Also relevant, http://nutrition.highwire.org/content/128/1/50.full

"Perhaps the most surprising observation from this study was the trend of the Mt. Everest climbers to self-select a greater proportion of energy from the higher fat foods."

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1005 · March 25, 2014 at 3:58 PM

Also, as you have control over your diet, you have control over the the temperature of your environment (to some degree.) If you're going low carb, it makes sense to me to lower the temp.

http://www.ncbi.nlm.nih.gov/pubmed/22642829

"With respect to feasibility, cold drinks, cooling packs and cooling vests can be regarded as best-practice methods."

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1005 · March 25, 2014 at 3:51 PM

As far as I can tell, he's just making it up as he goes, haha.

http://www.ncbi.nlm.nih.gov/pmc/articles/PMC3365185/

Protein generally stays somewhat fixed, where carbs and fats compete against each other for the majority of energy. Under colder environments, fat oxidation genetics are better expressed; in warmer settings, the carb burning genetics seem better expressed. It looks like even the gut bacteria change around. So, maybe the summer would be better suited for smoothies and fruits while the winter is better suited for bulletproof coffee / IF / a lower carb cycle.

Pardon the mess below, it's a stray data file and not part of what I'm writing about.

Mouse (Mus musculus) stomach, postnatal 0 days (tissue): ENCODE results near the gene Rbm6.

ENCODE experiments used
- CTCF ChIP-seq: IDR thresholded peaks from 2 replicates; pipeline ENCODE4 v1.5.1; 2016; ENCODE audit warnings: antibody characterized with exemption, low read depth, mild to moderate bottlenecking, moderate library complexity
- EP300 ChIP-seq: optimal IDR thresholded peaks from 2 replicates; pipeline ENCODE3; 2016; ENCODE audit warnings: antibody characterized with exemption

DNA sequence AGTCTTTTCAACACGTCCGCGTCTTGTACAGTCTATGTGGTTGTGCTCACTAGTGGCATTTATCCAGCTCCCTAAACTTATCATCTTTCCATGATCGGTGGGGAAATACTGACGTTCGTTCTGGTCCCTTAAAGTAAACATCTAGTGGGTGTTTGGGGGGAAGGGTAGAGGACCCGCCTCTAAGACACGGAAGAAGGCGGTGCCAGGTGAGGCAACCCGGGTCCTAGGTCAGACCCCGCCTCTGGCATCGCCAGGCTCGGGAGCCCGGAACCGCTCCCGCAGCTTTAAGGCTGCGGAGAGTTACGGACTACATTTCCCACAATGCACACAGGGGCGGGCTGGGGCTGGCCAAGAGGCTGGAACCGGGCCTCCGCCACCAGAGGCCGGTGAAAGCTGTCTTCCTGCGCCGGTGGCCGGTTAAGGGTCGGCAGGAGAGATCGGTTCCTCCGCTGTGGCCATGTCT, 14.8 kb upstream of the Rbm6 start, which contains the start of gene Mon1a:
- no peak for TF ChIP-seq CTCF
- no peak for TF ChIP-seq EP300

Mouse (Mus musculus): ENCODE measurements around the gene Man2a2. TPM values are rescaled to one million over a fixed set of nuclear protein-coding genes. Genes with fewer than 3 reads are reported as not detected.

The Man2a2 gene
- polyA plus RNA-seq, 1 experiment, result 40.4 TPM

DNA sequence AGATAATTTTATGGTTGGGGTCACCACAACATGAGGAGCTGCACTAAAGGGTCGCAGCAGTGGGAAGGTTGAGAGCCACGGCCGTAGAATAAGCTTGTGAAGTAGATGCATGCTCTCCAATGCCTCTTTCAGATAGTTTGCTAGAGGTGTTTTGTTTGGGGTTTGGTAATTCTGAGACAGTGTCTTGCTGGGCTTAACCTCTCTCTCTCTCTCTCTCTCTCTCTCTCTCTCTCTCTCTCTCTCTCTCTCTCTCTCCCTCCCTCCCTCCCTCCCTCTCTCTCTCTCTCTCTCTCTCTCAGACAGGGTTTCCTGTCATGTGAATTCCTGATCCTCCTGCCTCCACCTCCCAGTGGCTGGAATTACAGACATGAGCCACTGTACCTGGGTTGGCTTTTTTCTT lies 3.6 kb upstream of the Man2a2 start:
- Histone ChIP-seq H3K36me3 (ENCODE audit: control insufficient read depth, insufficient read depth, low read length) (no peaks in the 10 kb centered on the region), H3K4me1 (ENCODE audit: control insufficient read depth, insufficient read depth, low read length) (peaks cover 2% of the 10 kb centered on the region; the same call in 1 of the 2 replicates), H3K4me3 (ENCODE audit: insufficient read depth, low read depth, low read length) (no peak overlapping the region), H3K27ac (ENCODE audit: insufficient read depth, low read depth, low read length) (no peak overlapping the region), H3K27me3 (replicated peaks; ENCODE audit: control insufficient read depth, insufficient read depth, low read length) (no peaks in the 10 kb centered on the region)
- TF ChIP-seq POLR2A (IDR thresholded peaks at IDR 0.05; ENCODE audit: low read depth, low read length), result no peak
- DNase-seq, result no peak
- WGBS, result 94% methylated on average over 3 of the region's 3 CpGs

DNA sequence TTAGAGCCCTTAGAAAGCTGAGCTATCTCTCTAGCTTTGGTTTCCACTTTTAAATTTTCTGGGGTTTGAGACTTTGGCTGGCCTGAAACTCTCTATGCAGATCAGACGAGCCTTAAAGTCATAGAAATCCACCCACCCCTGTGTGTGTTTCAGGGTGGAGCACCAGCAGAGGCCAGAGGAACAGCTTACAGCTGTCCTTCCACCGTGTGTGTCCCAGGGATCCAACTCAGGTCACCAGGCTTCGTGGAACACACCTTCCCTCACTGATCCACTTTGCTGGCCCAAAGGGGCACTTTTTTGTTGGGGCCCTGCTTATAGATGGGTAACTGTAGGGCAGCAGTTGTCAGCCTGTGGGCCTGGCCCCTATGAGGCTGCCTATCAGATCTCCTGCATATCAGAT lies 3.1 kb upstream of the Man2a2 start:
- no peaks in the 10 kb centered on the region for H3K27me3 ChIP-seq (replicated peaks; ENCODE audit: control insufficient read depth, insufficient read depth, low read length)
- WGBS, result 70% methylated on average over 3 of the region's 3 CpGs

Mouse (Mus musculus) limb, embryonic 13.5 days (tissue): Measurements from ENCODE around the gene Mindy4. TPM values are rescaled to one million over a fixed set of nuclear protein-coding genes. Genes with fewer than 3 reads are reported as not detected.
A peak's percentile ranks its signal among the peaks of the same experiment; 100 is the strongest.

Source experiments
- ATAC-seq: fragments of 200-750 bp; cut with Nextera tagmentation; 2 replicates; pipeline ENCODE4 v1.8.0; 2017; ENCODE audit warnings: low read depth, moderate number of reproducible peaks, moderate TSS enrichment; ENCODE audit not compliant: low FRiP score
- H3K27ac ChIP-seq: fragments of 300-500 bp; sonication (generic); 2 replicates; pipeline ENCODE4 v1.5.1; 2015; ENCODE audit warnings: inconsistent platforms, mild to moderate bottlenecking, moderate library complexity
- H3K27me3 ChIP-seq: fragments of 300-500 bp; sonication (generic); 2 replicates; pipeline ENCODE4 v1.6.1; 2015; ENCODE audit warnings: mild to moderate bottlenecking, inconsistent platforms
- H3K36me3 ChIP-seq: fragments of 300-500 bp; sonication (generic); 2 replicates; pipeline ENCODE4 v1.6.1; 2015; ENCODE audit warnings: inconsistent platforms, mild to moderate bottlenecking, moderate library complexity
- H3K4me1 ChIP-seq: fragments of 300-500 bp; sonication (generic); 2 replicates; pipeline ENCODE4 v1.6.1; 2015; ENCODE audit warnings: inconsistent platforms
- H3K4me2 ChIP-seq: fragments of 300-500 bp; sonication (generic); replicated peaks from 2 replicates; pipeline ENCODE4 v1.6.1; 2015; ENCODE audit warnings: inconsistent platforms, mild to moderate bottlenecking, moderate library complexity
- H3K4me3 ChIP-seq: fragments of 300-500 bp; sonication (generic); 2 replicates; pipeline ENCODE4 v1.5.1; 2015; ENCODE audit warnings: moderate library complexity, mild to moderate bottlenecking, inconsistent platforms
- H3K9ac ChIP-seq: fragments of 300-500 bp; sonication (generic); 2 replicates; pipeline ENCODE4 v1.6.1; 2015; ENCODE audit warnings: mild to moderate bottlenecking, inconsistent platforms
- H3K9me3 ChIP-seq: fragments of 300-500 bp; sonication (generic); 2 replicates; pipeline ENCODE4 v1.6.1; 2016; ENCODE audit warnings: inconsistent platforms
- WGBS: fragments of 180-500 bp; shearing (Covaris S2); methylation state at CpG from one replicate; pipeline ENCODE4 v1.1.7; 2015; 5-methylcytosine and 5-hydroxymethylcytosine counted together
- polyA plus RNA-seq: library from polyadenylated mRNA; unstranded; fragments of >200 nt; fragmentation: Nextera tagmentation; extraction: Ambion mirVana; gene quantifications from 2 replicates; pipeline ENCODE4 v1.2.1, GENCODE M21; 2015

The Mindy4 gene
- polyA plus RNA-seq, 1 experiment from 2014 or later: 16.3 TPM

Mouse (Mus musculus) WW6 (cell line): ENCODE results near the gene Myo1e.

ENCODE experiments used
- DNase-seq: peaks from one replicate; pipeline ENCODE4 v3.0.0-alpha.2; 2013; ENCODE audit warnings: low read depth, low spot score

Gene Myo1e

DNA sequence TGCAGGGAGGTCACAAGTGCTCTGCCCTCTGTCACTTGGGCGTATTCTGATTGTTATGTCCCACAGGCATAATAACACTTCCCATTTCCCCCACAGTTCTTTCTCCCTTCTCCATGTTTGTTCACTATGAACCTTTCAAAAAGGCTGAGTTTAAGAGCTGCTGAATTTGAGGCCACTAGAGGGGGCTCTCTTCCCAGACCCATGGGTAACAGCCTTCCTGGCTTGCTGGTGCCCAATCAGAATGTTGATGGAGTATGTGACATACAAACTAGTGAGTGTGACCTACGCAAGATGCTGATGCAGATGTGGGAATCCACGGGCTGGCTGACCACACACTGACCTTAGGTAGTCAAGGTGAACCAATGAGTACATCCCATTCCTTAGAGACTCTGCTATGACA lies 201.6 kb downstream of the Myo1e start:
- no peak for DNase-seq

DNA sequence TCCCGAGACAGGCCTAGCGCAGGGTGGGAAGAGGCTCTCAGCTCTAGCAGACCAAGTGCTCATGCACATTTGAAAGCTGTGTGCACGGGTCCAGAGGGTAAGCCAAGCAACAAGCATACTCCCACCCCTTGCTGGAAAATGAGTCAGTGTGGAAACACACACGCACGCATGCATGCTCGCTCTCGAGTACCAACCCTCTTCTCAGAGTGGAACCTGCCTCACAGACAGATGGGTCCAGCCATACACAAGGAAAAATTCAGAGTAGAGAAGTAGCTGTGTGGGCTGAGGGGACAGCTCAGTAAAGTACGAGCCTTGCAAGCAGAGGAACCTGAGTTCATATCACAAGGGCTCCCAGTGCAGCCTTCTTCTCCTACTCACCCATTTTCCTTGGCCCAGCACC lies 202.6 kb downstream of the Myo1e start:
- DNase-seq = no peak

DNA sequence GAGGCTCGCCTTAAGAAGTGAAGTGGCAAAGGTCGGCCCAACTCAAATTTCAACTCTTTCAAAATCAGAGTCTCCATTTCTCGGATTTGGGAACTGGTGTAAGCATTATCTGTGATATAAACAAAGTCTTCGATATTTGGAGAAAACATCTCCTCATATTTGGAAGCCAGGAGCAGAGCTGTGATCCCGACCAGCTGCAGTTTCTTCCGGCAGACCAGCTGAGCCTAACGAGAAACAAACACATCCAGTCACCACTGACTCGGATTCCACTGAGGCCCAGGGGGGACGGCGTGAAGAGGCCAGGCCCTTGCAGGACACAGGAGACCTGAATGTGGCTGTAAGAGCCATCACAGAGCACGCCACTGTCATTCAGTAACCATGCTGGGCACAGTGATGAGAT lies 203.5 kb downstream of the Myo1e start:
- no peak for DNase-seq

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598 · March 25, 2014 at 3:27 PM

That's interesting. I find that raw foods (other than fruit) almost always upset my gut. I guess I have a delicate gut. I can't handle more than a couple ounces of raw broccoli without dire side effects ranging from gas/bloating to several days of constipation and pain. I can eat about 5x as much if it's cooked until soft and slathered with butter and salt. Pretty much all veggies do the same to me. Can't handle more than half a carrot raw but can eat several cooked.

Raw fish is amazing though. And I do find that I feel better if I eat SOME raw veggies daily. Gotta be in moderation.

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598 · March 25, 2014 at 3:22 PM